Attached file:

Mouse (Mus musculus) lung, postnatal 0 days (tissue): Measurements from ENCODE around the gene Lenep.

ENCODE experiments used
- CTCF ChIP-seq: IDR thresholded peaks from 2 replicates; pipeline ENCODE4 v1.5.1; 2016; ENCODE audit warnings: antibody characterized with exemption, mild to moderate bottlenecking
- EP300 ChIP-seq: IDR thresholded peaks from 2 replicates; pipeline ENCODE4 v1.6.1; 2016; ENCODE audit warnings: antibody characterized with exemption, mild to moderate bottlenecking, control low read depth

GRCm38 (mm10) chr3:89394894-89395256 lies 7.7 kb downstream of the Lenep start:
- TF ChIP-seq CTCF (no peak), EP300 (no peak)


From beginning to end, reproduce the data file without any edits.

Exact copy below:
Mouse (Mus musculus) lung, postnatal 0 days (tissue): Measurements from ENCODE around the gene Lenep.

ENCODE experiments used
- CTCF ChIP-seq: IDR thresholded peaks from 2 replicates; pipeline ENCODE4 v1.5.1; 2016; ENCODE audit warnings: antibody characterized with exemption, mild to moderate bottlenecking
- EP300 ChIP-seq: IDR thresholded peaks from 2 replicates; pipeline ENCODE4 v1.6.1; 2016; ENCODE audit warnings: antibody characterized with exemption, mild to moderate bottlenecking, control low read depth

GRCm38 (mm10) chr3:89394894-89395256 lies 7.7 kb downstream of the Lenep start:
- TF ChIP-seq CTCF (no peak), EP300 (no peak)